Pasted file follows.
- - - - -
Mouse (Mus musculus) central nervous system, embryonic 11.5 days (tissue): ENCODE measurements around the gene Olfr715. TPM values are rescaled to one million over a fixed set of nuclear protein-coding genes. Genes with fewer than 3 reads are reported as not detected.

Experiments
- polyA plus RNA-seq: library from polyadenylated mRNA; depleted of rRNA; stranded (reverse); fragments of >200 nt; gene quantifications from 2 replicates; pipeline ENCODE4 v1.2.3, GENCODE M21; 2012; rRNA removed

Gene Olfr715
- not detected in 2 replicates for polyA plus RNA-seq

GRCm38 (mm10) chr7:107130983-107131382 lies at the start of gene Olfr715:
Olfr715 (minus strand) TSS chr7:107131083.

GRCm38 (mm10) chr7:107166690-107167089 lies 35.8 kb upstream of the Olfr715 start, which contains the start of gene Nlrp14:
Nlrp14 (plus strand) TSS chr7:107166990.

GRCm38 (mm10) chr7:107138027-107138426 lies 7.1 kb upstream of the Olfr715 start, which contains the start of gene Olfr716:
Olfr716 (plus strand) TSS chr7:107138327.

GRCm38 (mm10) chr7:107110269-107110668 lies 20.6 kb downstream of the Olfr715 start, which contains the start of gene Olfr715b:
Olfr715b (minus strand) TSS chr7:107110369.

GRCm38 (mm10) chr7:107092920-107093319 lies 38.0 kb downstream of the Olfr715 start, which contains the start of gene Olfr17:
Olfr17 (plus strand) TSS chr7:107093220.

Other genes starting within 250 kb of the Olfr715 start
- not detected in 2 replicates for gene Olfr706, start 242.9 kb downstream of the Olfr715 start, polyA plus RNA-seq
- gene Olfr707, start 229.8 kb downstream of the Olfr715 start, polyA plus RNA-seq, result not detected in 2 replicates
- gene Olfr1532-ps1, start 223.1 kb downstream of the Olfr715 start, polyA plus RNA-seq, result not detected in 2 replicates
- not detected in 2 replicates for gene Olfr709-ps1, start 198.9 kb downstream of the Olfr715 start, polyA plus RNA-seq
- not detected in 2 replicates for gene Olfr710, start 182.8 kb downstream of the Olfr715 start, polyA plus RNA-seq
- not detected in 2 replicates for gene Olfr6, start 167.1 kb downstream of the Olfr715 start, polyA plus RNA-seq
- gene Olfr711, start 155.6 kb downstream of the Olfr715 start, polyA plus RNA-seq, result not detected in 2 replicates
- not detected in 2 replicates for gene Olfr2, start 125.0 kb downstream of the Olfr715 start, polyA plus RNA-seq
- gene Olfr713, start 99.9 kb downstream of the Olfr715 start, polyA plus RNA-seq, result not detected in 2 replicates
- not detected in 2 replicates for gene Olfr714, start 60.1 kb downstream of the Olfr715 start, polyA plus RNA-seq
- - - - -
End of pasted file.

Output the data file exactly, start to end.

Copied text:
Mouse (Mus musculus) central nervous system, embryonic 11.5 days (tissue): ENCODE measurements around the gene Olfr715. TPM values are rescaled to one million over a fixed set of nuclear protein-coding genes. Genes with fewer than 3 reads are reported as not detected.

Experiments
- polyA plus RNA-seq: library from polyadenylated mRNA; depleted of rRNA; stranded (reverse); fragments of >200 nt; gene quantifications from 2 replicates; pipeline ENCODE4 v1.2.3, GENCODE M21; 2012; rRNA removed

Gene Olfr715
- not detected in 2 replicates for polyA plus RNA-seq

GRCm38 (mm10) chr7:107130983-107131382 lies at the start of gene Olfr715:
Olfr715 (minus strand) TSS chr7:107131083.

GRCm38 (mm10) chr7:107166690-107167089 lies 35.8 kb upstream of the Olfr715 start, which contains the start of gene Nlrp14:
Nlrp14 (plus strand) TSS chr7:107166990.

GRCm38 (mm10) chr7:107138027-107138426 lies 7.1 kb upstream of the Olfr715 start, which contains the start of gene Olfr716:
Olfr716 (plus strand) TSS chr7:107138327.

GRCm38 (mm10) chr7:107110269-107110668 lies 20.6 kb downstream of the Olfr715 start, which contains the start of gene Olfr715b:
Olfr715b (minus strand) TSS chr7:107110369.

GRCm38 (mm10) chr7:107092920-107093319 lies 38.0 kb downstream of the Olfr715 start, which contains the start of gene Olfr17:
Olfr17 (plus strand) TSS chr7:107093220.

Other genes starting within 250 kb of the Olfr715 start
- not detected in 2 replicates for gene Olfr706, start 242.9 kb downstream of the Olfr715 start, polyA plus RNA-seq
- gene Olfr707, start 229.8 kb downstream of the Olfr715 start, polyA plus RNA-seq, result not detected in 2 replicates
- gene Olfr1532-ps1, start 223.1 kb downstream of the Olfr715 start, polyA plus RNA-seq, result not detected in 2 replicates
- not detected in 2 replicates for gene Olfr709-ps1, start 198.9 kb downstream of the Olfr715 start, polyA plus RNA-seq
- not detected in 2 replicates for gene Olfr710, start 182.8 kb downstream of the Olfr715 start, polyA plus RNA-seq
- not detected in 2 replicates for gene Olfr6, start 167.1 kb downstream of the Olfr715 start, polyA plus RNA-seq
- gene Olfr711, start 155.6 kb downstream of the Olfr715 start, polyA plus RNA-seq, result not detected in 2 replicates
- not detected in 2 replicates for gene Olfr2, start 125.0 kb downstream of the Olfr715 start, polyA plus RNA-seq
- gene Olfr713, start 99.9 kb downstream of the Olfr715 start, polyA plus RNA-seq, result not detected in 2 replicates
- not detected in 2 replicates for gene Olfr714, start 60.1 kb downstream of the Olfr715 start, polyA plus RNA-seq